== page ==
- Tesla CEO Elon Musk said his company pulled access for some Full Self-Driving software testers.
- Tesla “revoked beta where drivers did not pay sufficient attention to the road,” Musk said.
- On Friday, CNBC reported NTSB chair Robert Sumwalt sought new requirements for public testing.
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Tesla CEO Elon Musk on Friday said the carmaker had expanded the public testing pool for its Full Self-Driving software to about 2,000 vehicle owners but also revoked access for drivers who didn’t pay close attention to the road.
Tesla “revoked beta where drivers did not pay sufficient attention to the road,” Musk said on Twitter late Friday. “No accidents to date.”
Musk didn’t offer further details about how many drivers have lost access, or how Tesla made decisions about pulling access. Insider has reached out to the company for comment.
Musk’s statement followed a Friday report saying the National Transportation Safety Board chairman called for increased scrutiny of self-driving software.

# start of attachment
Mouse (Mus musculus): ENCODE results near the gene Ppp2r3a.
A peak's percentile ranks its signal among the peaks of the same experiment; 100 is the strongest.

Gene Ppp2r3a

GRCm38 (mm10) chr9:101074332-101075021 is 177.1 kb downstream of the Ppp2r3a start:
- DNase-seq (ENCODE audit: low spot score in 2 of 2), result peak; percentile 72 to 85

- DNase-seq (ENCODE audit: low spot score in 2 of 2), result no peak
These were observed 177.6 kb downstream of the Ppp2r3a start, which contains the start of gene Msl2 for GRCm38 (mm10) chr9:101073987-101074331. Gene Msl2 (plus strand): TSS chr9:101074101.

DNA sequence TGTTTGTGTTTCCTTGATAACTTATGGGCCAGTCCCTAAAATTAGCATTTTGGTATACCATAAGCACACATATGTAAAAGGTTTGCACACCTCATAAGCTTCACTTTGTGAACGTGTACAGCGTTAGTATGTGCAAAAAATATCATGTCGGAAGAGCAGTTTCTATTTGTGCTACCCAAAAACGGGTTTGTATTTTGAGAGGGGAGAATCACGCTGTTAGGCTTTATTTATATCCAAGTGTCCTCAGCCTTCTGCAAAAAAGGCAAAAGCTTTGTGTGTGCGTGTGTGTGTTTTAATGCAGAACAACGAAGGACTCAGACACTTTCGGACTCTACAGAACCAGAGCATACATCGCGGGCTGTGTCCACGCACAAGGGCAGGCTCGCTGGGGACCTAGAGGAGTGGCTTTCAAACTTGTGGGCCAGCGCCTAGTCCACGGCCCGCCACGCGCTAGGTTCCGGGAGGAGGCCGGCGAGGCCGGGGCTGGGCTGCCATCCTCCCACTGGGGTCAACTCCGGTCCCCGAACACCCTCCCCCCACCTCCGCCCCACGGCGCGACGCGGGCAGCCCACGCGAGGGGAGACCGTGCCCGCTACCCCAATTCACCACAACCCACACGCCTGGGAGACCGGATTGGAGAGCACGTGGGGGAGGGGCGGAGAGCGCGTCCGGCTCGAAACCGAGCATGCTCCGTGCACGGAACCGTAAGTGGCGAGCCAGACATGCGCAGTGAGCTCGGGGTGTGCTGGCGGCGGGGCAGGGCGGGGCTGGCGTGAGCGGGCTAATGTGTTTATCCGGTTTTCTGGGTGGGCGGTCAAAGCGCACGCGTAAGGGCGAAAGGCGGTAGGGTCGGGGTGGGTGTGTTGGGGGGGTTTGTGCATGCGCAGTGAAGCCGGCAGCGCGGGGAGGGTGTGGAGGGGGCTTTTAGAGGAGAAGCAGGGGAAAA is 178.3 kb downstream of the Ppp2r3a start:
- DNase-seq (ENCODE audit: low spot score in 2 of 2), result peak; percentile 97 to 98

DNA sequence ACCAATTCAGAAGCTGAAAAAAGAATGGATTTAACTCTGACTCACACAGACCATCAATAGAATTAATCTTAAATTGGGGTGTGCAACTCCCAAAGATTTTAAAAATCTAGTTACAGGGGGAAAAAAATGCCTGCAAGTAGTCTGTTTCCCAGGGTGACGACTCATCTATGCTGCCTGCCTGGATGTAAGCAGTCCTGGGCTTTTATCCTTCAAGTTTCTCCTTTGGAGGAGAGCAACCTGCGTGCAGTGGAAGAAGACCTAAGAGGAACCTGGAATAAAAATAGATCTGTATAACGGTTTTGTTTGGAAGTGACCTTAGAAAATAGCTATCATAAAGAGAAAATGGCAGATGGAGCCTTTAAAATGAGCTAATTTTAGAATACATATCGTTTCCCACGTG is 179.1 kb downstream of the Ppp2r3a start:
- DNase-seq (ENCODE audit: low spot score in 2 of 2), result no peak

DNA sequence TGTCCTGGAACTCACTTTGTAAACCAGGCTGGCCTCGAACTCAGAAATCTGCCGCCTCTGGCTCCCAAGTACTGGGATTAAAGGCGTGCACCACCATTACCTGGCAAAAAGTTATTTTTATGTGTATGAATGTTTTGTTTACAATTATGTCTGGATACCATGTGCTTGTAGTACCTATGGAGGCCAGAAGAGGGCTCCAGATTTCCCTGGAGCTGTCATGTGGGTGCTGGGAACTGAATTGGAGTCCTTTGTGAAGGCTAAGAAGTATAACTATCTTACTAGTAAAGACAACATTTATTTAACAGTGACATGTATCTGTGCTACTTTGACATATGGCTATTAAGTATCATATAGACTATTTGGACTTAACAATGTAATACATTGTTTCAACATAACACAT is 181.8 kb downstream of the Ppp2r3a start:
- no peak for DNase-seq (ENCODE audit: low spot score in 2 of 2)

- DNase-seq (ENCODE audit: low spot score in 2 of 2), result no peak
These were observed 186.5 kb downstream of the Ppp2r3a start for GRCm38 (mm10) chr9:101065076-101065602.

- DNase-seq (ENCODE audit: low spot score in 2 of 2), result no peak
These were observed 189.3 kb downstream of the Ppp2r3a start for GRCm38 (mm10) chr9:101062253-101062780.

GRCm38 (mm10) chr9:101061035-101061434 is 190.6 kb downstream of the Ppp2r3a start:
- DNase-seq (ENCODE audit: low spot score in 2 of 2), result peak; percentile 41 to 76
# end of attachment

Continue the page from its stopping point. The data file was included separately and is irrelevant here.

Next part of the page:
On Friday, CNBC reported that NTSB Chairman Robert Sumwalt had in February sent a letter to the National Highway Traffic Safety Administration asking for updated requirements for carmakers testing software like Tesla’s on public roads.
Sumwalt’s letter mentioned Tesla by name 16 times, as CNBC reported. He wrote that Tesla was testing its software on public roads “with limited oversight or reporting requirements.”
He added: “Although Tesla includes a disclaimer that ‘currently enabled features require active driver supervision and do not make the vehicle autonomous,’ NHTSA’s hands-off approach to oversight of [automated vehicle] testing poses a potential risk to motorists and other road users.”
A week ago, Musk said Tesla would double the size of its public beta testing program for version 8.2 of its software. “Still be careful, but it’s getting mature,” he said.
He added that he expected the beta testing program to expand tenfold for software version 8.3, which would be released in “probably two or three weeks.” On Friday, he said the next “significant release will be in April.”
A cache of emails between Tesla and California regulators were made public by a transparency advocacy group, PlainSite, on Friday.
In the emails, a Tesla lawyer said the company had “made it abundantly clear” to beta testers that the system “does not make the vehicle autonomous and that the driver is responsible for being fully attentive at all times.”